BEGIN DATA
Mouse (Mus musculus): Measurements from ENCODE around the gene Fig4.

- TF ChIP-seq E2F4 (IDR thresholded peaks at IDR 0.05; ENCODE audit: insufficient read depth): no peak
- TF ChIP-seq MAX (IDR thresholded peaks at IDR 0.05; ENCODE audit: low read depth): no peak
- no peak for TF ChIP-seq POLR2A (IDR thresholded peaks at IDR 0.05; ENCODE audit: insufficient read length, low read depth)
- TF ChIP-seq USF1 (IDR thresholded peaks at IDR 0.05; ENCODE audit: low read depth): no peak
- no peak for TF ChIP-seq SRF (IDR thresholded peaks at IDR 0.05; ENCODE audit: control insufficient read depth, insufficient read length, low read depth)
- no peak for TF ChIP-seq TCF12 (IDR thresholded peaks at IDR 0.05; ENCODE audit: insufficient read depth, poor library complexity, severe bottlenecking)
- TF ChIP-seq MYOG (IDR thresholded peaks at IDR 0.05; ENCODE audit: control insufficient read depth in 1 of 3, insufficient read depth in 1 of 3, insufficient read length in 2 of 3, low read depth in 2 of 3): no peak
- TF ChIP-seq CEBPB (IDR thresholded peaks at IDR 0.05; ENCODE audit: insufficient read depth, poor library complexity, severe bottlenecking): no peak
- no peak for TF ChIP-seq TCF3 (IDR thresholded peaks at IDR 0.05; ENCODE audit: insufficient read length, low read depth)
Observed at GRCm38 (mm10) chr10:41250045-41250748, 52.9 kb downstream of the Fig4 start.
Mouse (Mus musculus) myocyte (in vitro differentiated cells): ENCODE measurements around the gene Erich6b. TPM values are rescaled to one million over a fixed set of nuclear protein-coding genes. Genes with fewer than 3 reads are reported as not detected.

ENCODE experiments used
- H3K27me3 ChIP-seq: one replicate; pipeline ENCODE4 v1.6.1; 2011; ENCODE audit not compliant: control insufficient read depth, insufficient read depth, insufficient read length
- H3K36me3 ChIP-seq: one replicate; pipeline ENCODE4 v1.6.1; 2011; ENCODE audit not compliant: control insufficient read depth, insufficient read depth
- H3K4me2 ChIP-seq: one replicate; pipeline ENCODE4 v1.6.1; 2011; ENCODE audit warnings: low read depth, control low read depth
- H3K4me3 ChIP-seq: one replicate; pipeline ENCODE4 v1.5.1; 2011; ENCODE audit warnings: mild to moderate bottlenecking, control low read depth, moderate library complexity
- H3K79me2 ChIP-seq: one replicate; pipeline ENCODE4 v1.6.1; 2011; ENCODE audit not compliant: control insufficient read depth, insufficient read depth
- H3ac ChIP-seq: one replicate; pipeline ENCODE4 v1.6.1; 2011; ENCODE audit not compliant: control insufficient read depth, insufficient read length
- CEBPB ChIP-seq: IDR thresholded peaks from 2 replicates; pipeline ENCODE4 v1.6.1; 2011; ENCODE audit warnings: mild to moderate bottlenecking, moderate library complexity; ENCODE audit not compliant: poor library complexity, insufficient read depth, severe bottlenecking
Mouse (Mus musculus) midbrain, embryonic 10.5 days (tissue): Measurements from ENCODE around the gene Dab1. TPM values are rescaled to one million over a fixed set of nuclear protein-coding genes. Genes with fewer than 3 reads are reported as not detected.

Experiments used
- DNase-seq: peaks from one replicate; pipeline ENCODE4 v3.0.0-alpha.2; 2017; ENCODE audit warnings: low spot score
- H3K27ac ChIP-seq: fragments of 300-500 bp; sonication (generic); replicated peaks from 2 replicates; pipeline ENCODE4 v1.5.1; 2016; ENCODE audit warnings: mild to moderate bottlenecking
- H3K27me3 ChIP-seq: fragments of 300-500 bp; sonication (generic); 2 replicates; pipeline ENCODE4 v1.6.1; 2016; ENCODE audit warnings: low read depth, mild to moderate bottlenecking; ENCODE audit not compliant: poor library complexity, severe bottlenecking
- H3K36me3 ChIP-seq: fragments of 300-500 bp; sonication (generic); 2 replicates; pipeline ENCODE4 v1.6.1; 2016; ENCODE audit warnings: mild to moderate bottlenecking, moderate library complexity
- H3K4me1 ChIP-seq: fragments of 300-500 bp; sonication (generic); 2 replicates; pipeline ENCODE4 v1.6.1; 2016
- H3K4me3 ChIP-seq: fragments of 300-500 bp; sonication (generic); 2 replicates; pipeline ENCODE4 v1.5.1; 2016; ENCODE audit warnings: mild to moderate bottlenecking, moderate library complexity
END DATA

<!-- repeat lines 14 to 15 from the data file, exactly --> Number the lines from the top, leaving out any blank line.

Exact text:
- H3K27me3 ChIP-seq: one replicate; pipeline ENCODE4 v1.6.1; 2011; ENCODE audit not compliant: control insufficient read depth, insufficient read depth, insufficient read length
- H3K36me3 ChIP-seq: one replicate; pipeline ENCODE4 v1.6.1; 2011; ENCODE audit not compliant: control insufficient read depth, insufficient read depth